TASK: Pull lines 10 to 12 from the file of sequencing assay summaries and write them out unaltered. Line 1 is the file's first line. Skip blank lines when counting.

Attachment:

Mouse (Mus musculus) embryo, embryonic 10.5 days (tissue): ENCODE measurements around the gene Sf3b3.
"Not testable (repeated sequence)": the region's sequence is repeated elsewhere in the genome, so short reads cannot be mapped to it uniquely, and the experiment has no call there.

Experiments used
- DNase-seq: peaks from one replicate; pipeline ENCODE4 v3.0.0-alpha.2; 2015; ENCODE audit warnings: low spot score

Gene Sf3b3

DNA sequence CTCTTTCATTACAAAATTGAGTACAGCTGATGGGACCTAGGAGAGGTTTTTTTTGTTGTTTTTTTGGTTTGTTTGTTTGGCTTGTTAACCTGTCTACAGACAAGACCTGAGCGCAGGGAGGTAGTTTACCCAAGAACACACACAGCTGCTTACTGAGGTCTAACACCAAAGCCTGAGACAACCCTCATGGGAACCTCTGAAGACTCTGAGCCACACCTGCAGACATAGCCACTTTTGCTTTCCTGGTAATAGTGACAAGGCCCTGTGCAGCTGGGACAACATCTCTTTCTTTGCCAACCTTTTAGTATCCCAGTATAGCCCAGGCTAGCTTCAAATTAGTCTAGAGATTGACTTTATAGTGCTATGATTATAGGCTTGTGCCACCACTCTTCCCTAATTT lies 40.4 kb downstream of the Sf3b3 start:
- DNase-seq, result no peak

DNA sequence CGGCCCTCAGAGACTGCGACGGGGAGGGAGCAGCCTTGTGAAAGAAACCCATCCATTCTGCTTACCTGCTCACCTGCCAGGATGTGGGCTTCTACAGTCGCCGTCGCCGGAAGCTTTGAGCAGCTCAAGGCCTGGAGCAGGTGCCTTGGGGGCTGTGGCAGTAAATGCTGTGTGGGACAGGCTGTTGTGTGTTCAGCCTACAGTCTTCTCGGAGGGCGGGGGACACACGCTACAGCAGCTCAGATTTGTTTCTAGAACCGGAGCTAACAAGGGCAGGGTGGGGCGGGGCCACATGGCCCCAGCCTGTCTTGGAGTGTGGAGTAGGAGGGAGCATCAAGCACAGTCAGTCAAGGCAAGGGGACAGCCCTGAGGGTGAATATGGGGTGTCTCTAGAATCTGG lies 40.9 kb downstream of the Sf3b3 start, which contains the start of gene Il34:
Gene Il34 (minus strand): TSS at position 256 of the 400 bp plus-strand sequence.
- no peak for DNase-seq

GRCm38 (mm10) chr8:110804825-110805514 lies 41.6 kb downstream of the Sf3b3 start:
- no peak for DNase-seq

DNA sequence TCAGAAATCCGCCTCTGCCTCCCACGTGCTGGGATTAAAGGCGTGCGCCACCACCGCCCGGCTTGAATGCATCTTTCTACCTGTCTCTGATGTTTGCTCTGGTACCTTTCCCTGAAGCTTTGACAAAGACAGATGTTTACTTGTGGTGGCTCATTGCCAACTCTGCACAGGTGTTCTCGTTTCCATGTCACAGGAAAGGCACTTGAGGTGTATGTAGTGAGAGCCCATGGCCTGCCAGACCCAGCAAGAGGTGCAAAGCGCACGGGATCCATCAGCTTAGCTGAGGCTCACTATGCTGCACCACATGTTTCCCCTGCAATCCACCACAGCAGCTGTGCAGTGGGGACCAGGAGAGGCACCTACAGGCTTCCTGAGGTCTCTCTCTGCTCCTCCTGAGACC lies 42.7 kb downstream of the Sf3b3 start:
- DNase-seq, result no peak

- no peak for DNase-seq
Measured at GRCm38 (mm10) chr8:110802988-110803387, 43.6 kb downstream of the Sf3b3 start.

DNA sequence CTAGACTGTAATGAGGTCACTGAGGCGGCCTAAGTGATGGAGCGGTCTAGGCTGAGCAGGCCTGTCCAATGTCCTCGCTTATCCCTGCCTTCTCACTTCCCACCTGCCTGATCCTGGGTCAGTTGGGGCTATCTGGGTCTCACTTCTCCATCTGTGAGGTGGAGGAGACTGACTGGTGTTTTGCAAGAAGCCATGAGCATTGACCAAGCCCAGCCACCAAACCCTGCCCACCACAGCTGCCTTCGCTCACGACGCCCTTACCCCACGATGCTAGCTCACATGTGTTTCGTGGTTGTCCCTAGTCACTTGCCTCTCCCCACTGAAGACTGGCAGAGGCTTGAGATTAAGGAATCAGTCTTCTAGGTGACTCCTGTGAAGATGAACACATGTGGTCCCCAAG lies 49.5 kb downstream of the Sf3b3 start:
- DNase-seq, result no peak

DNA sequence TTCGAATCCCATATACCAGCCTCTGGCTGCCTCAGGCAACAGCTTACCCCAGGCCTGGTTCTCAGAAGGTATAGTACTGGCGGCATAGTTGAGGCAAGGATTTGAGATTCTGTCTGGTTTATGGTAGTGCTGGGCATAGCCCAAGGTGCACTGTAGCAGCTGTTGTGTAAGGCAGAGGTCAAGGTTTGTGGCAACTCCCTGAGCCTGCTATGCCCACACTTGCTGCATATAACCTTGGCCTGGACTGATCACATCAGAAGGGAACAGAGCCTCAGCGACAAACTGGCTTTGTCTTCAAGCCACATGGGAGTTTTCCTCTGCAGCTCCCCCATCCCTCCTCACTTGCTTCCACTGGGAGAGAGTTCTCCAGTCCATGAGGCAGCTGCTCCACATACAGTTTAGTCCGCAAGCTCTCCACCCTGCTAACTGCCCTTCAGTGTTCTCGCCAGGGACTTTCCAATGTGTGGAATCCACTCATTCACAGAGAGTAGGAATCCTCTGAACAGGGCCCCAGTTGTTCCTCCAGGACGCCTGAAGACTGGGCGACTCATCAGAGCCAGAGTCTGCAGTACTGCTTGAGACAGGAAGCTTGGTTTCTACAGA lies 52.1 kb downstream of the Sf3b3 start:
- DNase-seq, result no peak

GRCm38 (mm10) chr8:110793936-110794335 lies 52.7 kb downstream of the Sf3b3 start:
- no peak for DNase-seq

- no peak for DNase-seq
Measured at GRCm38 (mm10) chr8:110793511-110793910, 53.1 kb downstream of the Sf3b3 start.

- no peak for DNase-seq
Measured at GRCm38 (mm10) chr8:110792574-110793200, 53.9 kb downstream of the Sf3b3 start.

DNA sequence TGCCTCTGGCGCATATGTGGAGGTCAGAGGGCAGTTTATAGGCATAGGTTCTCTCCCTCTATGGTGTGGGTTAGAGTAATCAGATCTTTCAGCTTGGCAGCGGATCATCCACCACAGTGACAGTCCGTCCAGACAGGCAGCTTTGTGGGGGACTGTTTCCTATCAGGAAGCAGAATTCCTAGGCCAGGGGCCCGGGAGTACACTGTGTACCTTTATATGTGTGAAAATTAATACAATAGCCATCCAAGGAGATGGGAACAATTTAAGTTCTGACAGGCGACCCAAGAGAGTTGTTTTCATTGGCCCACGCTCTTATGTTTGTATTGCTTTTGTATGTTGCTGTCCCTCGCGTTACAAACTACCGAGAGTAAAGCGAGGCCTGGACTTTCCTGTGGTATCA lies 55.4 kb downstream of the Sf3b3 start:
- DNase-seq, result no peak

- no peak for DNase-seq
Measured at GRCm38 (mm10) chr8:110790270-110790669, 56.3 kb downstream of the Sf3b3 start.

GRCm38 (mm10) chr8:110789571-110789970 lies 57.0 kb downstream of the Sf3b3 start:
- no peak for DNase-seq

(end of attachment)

- no peak for DNase-seq

GRCm38 (mm10) chr8:110804825-110805514 lies 41.6 kb downstream of the Sf3b3 start:
- no peak for DNase-seq